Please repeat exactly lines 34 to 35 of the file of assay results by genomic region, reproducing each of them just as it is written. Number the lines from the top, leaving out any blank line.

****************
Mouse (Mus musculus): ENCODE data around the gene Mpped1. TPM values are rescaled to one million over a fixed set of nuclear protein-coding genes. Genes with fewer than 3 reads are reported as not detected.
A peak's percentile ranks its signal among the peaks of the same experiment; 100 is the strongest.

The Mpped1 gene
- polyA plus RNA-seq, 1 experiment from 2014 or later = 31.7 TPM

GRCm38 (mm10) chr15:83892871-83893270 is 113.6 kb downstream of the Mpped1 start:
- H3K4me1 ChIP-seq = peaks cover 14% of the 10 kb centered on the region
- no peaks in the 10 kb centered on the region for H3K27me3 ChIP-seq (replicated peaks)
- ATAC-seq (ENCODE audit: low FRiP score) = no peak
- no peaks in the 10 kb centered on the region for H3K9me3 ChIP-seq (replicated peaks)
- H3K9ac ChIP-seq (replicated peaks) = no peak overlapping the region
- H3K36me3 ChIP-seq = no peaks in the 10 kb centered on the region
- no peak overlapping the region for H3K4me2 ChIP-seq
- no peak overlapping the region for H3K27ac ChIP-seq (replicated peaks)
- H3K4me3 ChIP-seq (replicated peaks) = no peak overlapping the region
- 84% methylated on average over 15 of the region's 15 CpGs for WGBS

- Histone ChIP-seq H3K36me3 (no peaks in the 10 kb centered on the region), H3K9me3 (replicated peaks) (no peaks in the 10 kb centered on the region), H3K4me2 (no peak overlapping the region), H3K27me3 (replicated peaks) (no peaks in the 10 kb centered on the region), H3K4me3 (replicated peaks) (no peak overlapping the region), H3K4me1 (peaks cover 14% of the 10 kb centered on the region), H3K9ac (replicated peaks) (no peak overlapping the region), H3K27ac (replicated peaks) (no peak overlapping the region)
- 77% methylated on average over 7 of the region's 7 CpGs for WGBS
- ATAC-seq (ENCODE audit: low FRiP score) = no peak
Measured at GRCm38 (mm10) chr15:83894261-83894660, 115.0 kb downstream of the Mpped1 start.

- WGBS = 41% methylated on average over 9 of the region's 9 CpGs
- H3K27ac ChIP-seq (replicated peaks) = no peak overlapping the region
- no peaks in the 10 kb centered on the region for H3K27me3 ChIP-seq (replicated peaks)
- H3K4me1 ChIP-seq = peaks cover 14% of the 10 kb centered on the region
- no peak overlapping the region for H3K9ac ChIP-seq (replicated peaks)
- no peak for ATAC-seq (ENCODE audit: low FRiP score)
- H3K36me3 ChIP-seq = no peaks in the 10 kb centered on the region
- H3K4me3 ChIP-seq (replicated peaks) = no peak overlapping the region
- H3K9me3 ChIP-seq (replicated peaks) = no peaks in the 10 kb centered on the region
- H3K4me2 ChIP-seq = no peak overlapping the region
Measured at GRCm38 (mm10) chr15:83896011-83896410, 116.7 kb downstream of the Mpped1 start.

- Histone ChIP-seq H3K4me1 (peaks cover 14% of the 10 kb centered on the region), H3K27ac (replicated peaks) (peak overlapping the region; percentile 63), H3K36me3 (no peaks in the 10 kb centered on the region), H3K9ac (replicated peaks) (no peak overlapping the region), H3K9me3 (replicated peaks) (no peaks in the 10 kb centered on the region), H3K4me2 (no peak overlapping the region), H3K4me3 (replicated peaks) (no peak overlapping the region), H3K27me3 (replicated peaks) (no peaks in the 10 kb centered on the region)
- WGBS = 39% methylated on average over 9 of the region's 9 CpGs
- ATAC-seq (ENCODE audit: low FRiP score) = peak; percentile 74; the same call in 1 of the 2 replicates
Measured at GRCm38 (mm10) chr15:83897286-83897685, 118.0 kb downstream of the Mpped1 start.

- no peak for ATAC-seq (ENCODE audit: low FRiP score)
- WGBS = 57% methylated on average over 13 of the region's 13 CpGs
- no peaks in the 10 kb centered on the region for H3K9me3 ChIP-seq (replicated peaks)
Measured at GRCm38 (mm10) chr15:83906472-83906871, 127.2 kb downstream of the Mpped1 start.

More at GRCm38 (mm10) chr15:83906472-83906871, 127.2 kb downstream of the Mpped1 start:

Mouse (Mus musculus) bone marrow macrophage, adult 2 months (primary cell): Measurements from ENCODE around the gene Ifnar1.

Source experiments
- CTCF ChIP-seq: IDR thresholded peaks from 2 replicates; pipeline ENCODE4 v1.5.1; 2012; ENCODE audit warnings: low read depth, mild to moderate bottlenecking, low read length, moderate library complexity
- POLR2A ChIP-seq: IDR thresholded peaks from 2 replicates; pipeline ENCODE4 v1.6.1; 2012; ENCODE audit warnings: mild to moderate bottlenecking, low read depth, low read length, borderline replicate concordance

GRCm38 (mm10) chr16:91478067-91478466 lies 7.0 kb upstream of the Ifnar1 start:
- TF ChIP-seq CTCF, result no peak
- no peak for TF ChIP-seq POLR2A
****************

Measured at GRCm38 (mm10) chr15:83897286-83897685, 118.0 kb downstream of the Mpped1 start.

- no peak for ATAC-seq (ENCODE audit: low FRiP score)